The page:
Accelerating Entrepreneurship in the Arab World

This month, the World Economic Forum (WEF) and the Forum of Young Global Leaders (YGL), in collaboration with Booz & Company,  launched the Accelerating Entrepreneurship in the Arab World report, which highlights ten recommendations to promote a vibrant entrepreneurial ecosystem across the region.

Policy-makers, business leaders, academia and civil society leaders are all aiming to match the enthusiasm felt around the region with a clear plan for job creation. The report contains interviews with 20 Young Global Leaders from around the globe and several case studies featuring Young Global Leaders and other entrepreneurial successes.

The ten recommendations are:

  1. Offer a helping hand. Established entrepreneurs should give time, advice and seed funding to aspiring entrepreneurs.
  2. Change behaviours and evolve the culture. Discuss entrepreneurship every day and generate hype around a handful of success stories.
  3. Bring entrepreneurship to the classroom. Everyone in high school and university should learn entrepreneurial principles.
  4. Bring entrepreneurship to the office. Companies should encourage employees to unleash their own talent.
  5. Do not imitate Silicon Valley. Identify and leverage your country’s own unique resources.
  6. Welcome new ideas. Engage domestic and foreign workers to encourage a free flow of expertise and enterprise.
  7. Break the stereotype. Great entrepreneurial ideas can come from anyone in any industry.
  8. Embrace the diaspora. Tap successful entrepreneurs living abroad for their advice and connections.
  9. Eliminate red tape. Governments should give many kinds of support to all types of entrepreneurs.
  10. Expand the venture capital (VC) model. VCs need to go beyond funding and provide a support structure for entrepreneurs.
Entrepreneurial ventures are driven by one or a combination of three factors, the report claims (p. 8):

  • Lifestyle or passion: Entrepreneurs who are motivated in this way create businesses in fields where they have a particular interest, talent or knowledge. They may combine a hobby with a profession and may choose not to expand the business in order to remain in control.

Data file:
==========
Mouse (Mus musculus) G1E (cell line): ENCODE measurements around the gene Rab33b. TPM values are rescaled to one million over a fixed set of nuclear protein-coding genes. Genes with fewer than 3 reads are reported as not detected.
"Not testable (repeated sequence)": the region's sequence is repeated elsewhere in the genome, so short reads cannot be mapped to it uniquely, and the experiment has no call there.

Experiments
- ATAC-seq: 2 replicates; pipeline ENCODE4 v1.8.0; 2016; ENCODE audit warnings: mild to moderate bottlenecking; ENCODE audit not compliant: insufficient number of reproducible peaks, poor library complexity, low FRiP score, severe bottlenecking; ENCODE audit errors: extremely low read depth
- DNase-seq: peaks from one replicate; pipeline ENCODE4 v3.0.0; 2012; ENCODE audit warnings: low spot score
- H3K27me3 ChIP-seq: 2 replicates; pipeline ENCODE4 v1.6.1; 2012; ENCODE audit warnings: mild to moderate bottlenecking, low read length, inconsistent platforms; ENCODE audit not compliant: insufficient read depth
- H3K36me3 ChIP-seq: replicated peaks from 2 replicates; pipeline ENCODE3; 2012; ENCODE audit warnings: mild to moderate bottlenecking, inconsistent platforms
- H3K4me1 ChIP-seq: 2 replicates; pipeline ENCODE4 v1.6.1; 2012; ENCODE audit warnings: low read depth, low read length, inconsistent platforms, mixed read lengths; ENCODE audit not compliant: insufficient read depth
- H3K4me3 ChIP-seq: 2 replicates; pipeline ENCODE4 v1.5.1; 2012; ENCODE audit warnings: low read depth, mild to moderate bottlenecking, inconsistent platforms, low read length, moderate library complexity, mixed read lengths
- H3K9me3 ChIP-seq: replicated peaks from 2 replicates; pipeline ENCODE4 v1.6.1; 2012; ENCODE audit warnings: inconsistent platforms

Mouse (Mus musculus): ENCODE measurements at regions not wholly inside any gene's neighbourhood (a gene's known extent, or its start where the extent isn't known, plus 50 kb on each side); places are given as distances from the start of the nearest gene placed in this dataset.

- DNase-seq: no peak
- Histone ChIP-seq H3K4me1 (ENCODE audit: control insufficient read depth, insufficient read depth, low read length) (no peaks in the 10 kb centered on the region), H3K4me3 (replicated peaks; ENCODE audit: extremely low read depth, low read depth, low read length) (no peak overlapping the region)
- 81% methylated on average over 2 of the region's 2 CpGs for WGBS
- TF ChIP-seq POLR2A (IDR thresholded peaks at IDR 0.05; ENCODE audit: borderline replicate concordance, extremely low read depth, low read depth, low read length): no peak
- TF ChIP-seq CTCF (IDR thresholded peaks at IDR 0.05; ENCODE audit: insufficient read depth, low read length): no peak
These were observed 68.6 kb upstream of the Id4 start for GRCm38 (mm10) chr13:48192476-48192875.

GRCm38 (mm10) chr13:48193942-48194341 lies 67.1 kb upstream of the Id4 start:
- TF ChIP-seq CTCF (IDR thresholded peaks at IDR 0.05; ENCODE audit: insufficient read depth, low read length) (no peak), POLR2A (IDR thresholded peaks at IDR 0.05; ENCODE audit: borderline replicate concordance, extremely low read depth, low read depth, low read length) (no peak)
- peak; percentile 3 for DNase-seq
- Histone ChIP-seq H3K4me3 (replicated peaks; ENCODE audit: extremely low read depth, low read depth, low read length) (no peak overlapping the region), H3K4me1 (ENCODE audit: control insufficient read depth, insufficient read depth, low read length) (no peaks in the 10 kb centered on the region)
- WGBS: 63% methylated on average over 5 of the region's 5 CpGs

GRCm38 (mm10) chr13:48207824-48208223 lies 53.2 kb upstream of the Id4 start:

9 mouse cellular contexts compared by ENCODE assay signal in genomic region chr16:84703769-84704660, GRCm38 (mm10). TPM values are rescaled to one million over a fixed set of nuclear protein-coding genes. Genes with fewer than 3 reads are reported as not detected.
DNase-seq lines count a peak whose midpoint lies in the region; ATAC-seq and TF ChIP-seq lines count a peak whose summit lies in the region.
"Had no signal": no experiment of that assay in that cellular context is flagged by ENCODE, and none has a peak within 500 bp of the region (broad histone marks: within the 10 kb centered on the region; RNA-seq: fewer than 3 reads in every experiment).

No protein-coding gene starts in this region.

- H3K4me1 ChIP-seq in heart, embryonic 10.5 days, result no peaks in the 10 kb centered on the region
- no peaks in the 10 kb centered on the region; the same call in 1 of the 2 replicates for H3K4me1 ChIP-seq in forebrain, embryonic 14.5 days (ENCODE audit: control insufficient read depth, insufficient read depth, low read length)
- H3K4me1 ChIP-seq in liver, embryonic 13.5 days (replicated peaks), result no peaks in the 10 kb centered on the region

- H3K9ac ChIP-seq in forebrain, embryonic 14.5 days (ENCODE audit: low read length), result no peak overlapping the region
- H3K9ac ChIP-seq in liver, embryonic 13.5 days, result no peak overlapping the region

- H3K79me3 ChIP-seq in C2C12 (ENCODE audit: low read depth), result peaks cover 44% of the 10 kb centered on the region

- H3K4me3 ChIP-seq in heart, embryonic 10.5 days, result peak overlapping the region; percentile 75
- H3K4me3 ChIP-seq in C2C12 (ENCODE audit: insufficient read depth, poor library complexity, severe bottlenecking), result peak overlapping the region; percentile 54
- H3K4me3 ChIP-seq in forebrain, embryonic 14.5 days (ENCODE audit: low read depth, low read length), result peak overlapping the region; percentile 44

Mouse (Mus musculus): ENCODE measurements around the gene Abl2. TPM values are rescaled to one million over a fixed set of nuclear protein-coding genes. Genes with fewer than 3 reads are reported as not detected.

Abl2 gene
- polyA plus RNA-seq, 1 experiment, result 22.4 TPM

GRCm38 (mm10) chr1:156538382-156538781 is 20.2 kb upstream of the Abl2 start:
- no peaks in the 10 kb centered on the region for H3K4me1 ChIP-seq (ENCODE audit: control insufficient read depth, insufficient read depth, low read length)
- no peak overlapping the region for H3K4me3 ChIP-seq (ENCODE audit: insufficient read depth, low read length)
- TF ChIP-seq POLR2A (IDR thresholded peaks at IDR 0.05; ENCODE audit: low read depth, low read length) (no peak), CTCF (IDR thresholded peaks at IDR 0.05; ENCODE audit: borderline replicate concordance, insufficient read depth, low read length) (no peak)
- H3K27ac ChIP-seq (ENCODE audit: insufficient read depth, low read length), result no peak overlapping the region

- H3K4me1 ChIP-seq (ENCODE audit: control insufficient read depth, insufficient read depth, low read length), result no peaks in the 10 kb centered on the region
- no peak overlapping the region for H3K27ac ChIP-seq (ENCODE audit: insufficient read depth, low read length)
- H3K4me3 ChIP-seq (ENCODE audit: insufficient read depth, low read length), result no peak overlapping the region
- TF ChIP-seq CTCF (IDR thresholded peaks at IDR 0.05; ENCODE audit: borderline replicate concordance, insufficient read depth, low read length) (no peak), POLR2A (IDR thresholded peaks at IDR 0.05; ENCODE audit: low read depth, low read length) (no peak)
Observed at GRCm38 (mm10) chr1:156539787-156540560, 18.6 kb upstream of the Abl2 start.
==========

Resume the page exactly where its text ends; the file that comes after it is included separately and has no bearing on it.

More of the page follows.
• Social good: These individuals are motivated by a social problem and use entrepreneurial principles to create, organize and manage a venture that will bring about socio-economic change for a particular group. Rather than measure their success by revenue and profits, these entrepreneurs typically equate success with social impact.
  • Fame and fortune: These entrepreneurs aim big and are driven strongly by the profit motive. They want to grow their businesses, dominate their industries and be acknowledged for their success.

In addition, there are three external forces or circumstances that drive entrepreneurship (p. 8):

  • Innovation: Some entrepreneurs create new demand by nourishing an innovative idea they have conceived or acquired; they build a new business by combining know-how and capital.
  • Opportunity: Entrepreneurs who recognize a demand/supply gap in the market, an unmet need or an opportunity for change can seize that opportunity. In doing so, they create value for themselves and society.
  • Necessity: Entrepreneurs in this category have been forced by their environment to seek self-sufficiency and satisfy their basic needs of food, shelter and security.

“A key to accelerating job creation in the MENA region is fostering an entrepreneurial environment. Not only do start-ups employ their owners, but the spillover benefits for the larger economy can be significant: multiple sources of innovation; increased competition; efficiency and productivity; economic flexibility and adaptation; job creation; supply chain development; seedbeds for future growth; and the inclusion of more elements of society. Indeed, once start-ups mature into small and medium-sized enterprises (SMEs), they become significant contributors to employment and gross domestic product (GDP)” (p. 7).

Particular attention is given to  understanding the entrepreneurial ecosystem. This is illustrated using four concentric circles describes a “enablers”. I hope the diagram used to describe this and assess this in the region, below, is clear enough.


The four circles, or elements of the ecosystem, are:

  • Personal Enablers: these affect the entrepreneur’s individual development. These enablers allow the entrepreneur to gain the necessary knowledge, expertise and know-how to create and run a business, while also offering support and helping entrepreneurs to build their confidence.
  • Financial Enablers: the financiers who commit their money so the entrepreneur can create or grow the business.
  • Business Enablers: the professional enablers that provide critical professional and technical support.
  • Environment Enablers: a diverse group of environment enablers, including the regulatory framework, infrastructure, lobbying organizations, prevailing culture and media.

This is a relevant and engaging report. Well worth the read for anyone working in the MENA region or for anyone interested in creating places for entrepreneurship and innovation.